By 1969 the conflict between the army and leftist rebels had become more serious, as the Vietnamese sought sanctuary deeper in Cambodia. Sihanouk’s political position had also decidedly deteriorated – due in no small part to his obsession with film-making, which was leading him to neglect affairs of state. In March 1970, while Sihanouk was on a trip to France, General Lon Nol and Prince Sisowath Sirik Matak, Sihanouk’s cousin, deposed him as chief of state, apparently with tacit US consent. Sihanouk took up residence in Beijing, where he set up a government-in-exile in alliance with an indigenous Cambodian revolutionary movement that Sihanouk had nicknamed the Khmer Rouge. This was a definitive moment in contemporary Cambodian history, as the Khmer Rouge exploited its partnership with Sihanouk to draw new recruits into their small organisation. Talk to many former Khmer Rouge fighters and they all say that they ‘went to the hills’ (a euphemism for joining the Khmer Rouge) to fight for their king and knew nothing of Mao or Marxism.

Descent into civil war:
The lines were drawn for a bloody era of civil war. Sihanouk was condemned to death in absentia, an excessive move on the part of the new government that effectively ruled out any hint of compromise for the next five years. Lon Nol gave communist Vietnamese forces an ultimatum to withdraw their forces within one week, which amounted to a virtual declaration of war, as no Vietnamese fighters wanted to return to the homeland to face the Americans.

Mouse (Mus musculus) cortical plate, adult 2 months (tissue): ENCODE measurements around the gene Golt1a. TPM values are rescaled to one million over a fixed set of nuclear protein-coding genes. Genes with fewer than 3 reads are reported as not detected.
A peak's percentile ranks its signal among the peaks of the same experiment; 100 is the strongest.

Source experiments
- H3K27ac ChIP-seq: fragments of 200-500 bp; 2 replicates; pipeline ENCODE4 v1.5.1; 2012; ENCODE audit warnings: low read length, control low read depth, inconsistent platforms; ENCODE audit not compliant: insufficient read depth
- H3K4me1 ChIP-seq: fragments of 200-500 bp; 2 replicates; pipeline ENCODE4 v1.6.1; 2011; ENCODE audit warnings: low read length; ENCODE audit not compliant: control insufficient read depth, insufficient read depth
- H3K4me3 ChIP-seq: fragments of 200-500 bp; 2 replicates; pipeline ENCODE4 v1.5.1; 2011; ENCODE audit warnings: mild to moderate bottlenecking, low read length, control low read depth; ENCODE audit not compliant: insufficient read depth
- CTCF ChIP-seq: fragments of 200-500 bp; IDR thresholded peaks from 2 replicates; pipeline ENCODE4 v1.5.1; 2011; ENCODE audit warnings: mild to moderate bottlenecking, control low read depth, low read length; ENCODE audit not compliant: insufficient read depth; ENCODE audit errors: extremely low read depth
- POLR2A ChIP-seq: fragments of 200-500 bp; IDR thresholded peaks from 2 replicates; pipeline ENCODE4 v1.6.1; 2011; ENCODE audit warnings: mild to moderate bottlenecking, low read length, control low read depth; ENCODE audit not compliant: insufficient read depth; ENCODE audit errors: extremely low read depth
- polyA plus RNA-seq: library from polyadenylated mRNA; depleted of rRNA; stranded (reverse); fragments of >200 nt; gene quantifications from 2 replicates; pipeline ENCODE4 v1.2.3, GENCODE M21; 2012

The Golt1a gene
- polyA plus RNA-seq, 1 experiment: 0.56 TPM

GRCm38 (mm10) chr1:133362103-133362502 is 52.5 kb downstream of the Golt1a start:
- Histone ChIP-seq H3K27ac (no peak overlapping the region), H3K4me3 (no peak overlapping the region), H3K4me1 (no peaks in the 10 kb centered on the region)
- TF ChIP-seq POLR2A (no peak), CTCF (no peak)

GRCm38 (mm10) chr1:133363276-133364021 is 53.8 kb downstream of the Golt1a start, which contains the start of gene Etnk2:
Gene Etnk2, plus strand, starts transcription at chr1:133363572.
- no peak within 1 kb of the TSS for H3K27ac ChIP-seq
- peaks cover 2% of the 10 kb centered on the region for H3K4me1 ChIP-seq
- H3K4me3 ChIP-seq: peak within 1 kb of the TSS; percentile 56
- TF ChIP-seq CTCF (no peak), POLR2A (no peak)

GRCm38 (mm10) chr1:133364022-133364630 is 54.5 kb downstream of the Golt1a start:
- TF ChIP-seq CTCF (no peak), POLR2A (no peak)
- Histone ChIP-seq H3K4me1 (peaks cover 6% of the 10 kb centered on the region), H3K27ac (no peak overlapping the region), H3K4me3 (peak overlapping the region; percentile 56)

On 30 April 1970, US and South Vietnamese forces invaded Cambodia in an effort to flush out thousands of Viet Cong and North Vietnamese troops who were using Cambodian bases in their war to overthrow the South Vietnamese government. As a result of the invasion, the Vietnamese communists withdrew deeper into Cambodia, further destabilising the Lon Nol government. Cambodia’s tiny army never stood a chance and within the space of a few months, Vietnamese forces and their Khmer Rouge allies overran almost half the country. The ultimate humiliation came in July 1970 when the Vietnamese occupied the temples of Angkor.

In 1969 the USA had begun a secret programme of bombing suspected communist base camps in Cambodia. For the next four years, until bombing was halted by the US Congress in August 1973, huge areas of the eastern half of the country were carpet-bombed by US B-52s, killing what is believed to be many thousands of civilians and turning hundreds of thousands more into refugees. Undoubtedly, the bombing campaign helped the Khmer Rouge in their recruitment drive, as more and more peasants were losing family members to the aerial assaults. While the final, heaviest bombing in the first half of 1973 may have saved Phnom Penh from a premature fall, its ferocity also helped to harden the attitude of many Khmer Rouge cadres and may have contributed to the later brutality that characterised their rule.